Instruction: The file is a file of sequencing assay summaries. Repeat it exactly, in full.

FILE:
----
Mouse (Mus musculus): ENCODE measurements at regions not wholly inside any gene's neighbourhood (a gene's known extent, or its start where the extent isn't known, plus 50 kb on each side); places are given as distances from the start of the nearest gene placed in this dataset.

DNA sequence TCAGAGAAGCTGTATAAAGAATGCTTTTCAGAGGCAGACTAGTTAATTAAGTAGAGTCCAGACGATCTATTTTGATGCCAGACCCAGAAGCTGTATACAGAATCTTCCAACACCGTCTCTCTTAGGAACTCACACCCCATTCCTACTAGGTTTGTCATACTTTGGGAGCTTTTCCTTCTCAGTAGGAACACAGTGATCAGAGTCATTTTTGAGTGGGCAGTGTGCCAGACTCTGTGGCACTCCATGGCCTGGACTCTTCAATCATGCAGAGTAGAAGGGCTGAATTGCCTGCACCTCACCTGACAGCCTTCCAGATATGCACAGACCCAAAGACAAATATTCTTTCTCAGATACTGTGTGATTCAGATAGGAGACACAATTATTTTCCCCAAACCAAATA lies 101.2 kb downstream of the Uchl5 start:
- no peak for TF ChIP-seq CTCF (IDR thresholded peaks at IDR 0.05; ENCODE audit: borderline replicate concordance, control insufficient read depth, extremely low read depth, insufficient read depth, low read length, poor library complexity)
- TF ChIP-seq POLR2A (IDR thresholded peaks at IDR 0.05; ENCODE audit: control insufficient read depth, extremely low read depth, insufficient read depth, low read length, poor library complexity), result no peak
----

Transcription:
Mouse (Mus musculus): ENCODE measurements at regions not wholly inside any gene's neighbourhood (a gene's known extent, or its start where the extent isn't known, plus 50 kb on each side); places are given as distances from the start of the nearest gene placed in this dataset.

DNA sequence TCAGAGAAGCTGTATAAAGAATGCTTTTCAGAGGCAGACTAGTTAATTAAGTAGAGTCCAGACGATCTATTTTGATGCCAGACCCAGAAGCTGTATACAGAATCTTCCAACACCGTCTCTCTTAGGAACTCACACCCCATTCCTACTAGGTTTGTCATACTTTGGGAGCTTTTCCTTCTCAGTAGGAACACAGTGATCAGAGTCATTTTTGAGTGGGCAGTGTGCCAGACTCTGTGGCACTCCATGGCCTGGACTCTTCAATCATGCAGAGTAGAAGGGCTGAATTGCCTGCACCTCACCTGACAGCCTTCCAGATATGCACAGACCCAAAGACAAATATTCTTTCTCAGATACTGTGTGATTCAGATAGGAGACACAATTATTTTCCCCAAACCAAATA lies 101.2 kb downstream of the Uchl5 start:
- no peak for TF ChIP-seq CTCF (IDR thresholded peaks at IDR 0.05; ENCODE audit: borderline replicate concordance, control insufficient read depth, extremely low read depth, insufficient read depth, low read length, poor library complexity)
- TF ChIP-seq POLR2A (IDR thresholded peaks at IDR 0.05; ENCODE audit: control insufficient read depth, extremely low read depth, insufficient read depth, low read length, poor library complexity), result no peak